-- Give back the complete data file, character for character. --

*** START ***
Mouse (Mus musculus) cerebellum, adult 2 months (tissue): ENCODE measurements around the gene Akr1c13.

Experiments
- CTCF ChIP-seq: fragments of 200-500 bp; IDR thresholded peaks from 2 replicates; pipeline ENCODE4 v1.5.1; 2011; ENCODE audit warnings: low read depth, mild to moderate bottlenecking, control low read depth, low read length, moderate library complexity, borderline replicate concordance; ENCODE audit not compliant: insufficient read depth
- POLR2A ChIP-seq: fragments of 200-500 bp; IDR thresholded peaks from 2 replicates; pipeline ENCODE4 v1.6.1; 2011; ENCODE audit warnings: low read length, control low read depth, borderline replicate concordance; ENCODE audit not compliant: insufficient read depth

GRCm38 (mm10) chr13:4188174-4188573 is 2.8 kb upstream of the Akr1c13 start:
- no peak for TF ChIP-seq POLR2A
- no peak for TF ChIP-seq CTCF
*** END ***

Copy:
Mouse (Mus musculus) cerebellum, adult 2 months (tissue): ENCODE measurements around the gene Akr1c13.

Experiments
- CTCF ChIP-seq: fragments of 200-500 bp; IDR thresholded peaks from 2 replicates; pipeline ENCODE4 v1.5.1; 2011; ENCODE audit warnings: low read depth, mild to moderate bottlenecking, control low read depth, low read length, moderate library complexity, borderline replicate concordance; ENCODE audit not compliant: insufficient read depth
- POLR2A ChIP-seq: fragments of 200-500 bp; IDR thresholded peaks from 2 replicates; pipeline ENCODE4 v1.6.1; 2011; ENCODE audit warnings: low read length, control low read depth, borderline replicate concordance; ENCODE audit not compliant: insufficient read depth

GRCm38 (mm10) chr13:4188174-4188573 is 2.8 kb upstream of the Akr1c13 start:
- no peak for TF ChIP-seq POLR2A
- no peak for TF ChIP-seq CTCF